After a few quick web searches, I’m still confused whether free promotional items are called “swag” or “schwag” and I will be the first to admit that I’m not the essential copy editor. (However, those web searches did reveal a definition to “schwag” that I have never heard before, though some of my friends who were in my college rock bands may have.)

That being said, check out this stuff, whatever it is supposed to be called …

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And here’s a shot of some of us (including Long Beach Register editor Paul Eakins and Long Beach Register publisher Ian Lamont) waiting for our staff photo to be taken last week. I think the child in the background was there with his mom checking out the scenery, though I haven’t met all of our interns yet. The interns all look so young to me now.

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I love this front page …

The stories. The visuals. The headlines. Today’s front page totally illustrates what Ken Brusic told me on my very first day at the Register a year ago: “We are the nation’s largest community newspaper." 

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This front page also shows another of the Register’s strategies: Not just being the "paper of record,” but in specifically being the “paper of interesting.”

The whole paper was strong and definitely filled with lots of interesting stuff today.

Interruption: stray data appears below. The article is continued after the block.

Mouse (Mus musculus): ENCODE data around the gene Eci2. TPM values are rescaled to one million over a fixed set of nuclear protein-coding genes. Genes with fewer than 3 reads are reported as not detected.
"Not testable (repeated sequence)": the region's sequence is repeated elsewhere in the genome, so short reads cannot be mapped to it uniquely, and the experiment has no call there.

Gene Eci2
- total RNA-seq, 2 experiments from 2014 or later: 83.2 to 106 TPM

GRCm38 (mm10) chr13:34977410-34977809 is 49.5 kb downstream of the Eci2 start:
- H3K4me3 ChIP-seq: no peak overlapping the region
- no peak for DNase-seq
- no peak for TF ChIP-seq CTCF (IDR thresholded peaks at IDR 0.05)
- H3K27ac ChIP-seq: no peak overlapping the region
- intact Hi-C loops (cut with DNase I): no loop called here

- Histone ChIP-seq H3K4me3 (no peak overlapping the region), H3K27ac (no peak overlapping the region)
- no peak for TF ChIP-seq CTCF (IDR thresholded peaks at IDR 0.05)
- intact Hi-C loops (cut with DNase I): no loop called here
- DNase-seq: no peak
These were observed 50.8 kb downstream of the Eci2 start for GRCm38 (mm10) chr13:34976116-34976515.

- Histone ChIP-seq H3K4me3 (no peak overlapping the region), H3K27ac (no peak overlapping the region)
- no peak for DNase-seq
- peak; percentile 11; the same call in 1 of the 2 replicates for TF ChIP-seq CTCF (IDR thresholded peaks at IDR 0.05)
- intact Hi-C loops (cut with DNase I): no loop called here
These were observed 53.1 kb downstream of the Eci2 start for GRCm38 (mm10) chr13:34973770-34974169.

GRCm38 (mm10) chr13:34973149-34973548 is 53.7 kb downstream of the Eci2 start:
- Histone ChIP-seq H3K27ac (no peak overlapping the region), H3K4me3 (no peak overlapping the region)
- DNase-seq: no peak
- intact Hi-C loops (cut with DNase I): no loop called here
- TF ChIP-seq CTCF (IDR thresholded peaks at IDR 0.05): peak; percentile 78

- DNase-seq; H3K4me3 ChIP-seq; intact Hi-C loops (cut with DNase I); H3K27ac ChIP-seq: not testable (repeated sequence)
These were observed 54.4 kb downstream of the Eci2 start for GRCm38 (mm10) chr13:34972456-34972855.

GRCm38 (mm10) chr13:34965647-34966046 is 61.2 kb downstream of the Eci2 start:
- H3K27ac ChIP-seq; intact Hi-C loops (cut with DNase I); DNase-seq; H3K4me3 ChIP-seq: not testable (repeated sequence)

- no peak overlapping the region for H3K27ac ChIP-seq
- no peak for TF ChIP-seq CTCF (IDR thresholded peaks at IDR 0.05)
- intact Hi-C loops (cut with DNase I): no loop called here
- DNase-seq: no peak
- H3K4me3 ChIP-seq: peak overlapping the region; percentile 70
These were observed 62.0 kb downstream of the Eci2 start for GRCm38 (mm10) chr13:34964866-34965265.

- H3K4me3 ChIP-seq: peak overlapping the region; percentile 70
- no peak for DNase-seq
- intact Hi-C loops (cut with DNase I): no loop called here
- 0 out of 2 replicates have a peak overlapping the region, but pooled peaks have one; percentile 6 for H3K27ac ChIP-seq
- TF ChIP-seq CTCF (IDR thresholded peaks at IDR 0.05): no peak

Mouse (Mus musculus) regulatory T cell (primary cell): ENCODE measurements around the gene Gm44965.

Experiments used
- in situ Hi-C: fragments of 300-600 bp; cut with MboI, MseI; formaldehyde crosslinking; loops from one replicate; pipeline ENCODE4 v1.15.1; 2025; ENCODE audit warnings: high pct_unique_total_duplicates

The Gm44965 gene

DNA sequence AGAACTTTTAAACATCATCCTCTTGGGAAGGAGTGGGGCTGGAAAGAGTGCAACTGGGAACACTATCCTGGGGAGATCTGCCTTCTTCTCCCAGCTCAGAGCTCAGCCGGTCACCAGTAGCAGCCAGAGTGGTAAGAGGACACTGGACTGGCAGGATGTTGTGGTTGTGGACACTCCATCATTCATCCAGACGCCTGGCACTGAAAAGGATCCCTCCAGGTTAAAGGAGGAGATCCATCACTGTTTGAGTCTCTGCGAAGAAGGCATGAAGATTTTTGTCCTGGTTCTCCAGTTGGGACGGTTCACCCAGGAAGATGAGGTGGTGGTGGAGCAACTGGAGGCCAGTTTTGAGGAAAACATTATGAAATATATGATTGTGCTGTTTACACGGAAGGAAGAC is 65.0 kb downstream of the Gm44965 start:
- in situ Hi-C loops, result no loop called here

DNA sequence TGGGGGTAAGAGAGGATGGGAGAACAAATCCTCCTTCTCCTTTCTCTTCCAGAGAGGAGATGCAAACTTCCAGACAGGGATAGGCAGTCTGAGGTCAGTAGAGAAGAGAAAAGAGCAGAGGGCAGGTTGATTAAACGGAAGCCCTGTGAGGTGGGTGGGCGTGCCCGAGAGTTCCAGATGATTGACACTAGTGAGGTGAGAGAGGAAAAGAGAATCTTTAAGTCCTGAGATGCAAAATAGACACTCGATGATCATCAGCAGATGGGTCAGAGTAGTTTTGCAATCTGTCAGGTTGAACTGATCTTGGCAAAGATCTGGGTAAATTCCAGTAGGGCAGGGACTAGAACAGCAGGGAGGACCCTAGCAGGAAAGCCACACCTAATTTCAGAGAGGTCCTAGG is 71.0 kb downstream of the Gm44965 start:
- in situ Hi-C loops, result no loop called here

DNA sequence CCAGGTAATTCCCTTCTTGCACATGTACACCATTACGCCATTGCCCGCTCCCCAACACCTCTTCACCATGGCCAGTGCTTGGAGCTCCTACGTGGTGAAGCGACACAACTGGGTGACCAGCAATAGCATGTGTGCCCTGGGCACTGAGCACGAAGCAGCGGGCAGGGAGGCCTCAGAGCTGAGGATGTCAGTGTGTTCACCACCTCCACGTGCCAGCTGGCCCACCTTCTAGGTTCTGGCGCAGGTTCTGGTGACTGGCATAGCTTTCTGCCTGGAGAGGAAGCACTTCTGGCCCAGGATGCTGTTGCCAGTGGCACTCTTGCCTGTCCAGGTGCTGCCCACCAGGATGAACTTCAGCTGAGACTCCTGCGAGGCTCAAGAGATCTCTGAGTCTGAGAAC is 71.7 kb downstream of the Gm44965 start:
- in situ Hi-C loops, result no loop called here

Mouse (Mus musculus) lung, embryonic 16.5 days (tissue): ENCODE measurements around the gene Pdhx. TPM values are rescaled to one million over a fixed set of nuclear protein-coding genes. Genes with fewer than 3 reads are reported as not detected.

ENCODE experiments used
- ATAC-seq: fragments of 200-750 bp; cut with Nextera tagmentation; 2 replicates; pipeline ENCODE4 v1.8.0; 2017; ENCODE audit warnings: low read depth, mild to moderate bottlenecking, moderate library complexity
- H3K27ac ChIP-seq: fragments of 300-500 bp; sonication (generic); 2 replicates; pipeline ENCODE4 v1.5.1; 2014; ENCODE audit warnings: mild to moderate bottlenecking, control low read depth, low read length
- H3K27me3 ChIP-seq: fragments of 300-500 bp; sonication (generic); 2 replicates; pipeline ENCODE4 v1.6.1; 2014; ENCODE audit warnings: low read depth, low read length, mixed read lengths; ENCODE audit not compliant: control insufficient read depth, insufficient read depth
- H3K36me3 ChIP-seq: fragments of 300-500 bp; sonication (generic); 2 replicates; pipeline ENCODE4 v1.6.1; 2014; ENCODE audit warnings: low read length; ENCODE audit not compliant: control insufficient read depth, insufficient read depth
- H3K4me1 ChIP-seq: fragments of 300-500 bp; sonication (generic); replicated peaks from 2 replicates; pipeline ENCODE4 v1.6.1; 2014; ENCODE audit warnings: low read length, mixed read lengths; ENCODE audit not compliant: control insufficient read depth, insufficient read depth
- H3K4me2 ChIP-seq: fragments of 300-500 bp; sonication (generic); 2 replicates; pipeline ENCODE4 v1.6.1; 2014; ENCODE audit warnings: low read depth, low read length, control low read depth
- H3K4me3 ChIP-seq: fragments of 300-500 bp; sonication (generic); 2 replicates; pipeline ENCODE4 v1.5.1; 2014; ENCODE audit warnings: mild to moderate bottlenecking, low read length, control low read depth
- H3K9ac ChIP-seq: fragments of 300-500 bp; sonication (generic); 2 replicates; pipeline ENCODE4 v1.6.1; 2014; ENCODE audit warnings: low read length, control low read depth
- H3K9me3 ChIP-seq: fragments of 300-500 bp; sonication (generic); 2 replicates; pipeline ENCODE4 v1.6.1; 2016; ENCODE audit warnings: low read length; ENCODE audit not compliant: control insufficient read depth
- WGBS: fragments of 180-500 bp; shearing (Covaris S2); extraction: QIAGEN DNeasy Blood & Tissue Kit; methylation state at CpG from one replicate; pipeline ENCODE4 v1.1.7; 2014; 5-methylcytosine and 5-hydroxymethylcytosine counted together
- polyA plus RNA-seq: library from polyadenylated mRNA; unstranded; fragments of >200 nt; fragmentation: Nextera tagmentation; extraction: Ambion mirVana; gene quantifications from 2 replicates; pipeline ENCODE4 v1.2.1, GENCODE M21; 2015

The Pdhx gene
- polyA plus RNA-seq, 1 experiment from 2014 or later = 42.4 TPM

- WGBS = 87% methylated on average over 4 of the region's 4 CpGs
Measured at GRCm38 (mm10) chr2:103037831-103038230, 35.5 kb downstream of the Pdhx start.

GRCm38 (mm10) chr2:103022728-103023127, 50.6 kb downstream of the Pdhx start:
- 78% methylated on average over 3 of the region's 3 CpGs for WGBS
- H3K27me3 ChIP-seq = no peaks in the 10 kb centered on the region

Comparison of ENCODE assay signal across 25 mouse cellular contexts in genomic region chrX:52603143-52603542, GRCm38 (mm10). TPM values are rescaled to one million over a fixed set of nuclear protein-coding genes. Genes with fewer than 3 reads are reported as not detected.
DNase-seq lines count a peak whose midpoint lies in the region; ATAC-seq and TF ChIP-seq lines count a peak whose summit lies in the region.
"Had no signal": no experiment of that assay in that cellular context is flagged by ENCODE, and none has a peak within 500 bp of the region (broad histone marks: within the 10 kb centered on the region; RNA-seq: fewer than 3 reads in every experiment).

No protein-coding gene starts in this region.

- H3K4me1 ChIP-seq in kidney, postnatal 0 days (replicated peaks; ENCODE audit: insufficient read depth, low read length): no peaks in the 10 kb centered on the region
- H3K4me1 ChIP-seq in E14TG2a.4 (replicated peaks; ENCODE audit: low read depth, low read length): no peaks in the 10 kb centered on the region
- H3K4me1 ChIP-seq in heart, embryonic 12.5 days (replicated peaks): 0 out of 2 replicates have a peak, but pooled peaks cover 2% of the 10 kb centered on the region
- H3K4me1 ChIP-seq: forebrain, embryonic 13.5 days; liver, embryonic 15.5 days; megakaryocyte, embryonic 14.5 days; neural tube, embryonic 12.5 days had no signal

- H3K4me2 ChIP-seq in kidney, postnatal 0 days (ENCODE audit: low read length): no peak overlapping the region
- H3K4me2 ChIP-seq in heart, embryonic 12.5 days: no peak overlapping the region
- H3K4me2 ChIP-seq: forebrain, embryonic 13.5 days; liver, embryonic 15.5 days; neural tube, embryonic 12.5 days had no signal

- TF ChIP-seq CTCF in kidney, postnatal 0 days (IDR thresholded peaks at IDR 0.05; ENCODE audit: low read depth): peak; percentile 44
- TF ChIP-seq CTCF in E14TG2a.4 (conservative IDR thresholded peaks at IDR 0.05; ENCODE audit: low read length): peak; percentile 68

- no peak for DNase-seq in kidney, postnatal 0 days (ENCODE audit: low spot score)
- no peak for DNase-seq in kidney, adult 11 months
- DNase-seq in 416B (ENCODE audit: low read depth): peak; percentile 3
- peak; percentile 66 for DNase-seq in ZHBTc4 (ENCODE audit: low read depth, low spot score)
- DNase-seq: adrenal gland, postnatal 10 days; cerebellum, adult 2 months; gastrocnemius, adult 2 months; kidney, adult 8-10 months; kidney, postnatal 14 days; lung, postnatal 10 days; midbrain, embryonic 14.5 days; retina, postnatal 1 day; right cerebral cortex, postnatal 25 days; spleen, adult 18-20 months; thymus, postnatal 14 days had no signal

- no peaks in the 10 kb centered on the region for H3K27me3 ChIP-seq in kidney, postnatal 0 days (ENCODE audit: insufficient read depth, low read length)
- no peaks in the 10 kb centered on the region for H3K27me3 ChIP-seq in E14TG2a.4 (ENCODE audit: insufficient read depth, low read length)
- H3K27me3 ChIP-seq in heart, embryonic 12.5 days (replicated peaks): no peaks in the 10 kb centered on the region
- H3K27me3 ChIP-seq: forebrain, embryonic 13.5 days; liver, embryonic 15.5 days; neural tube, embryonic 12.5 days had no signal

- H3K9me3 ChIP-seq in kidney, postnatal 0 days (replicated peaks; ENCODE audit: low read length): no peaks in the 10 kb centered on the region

Really great health and business sections. Very good local section. Super informative and practical weekend guide section. And a cool sports story the revisits some of our famous Orange County Olympians, one year after they kicked tailfeathers in London.

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How big was today’s Orange County Register?

Well, that depends a little on where you live in the county. The main paper was seven sections with 90 pages. But I live in Anaheim, so my edition of the Register also included this morning’s Anaheim Bulletin, one of our weekly papers, which was 24 pages.

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So, I guess my local OC Register was either 90 pages or 114 pages, depending on how you count them.

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How does that compare with other newspapers this morning?

New York Times – 60 pages.

Wall Street Journal – 42 pages.

Washington Post – 48 pages, plus 28 tabloid-sized pages in the “Living Local” section that is delivered with the Thursday paper.

Detroit Free Press – 56 pages, plus 24 tabloid-sized pages in a weekend entertainment preview section. (The Freep is home delivered three days a week, and today’s paper is one of the home-delivery papers.)

Seattle Times – 30 pages.

Kansas City Star – 26 pages, plus 32 tabloid-sized pages in a weekend “Preview” section.

Los Angeles Times – 50 pages.

San Diego U-T – 42 pages, plus 36 tabloid-sized pages in the weekend entertainment section.

Long Beach Press-Telegram – 30 pages.

(Some of these page totals were from papers I counted, and others were given to me by friends throughout the newspaper industry.)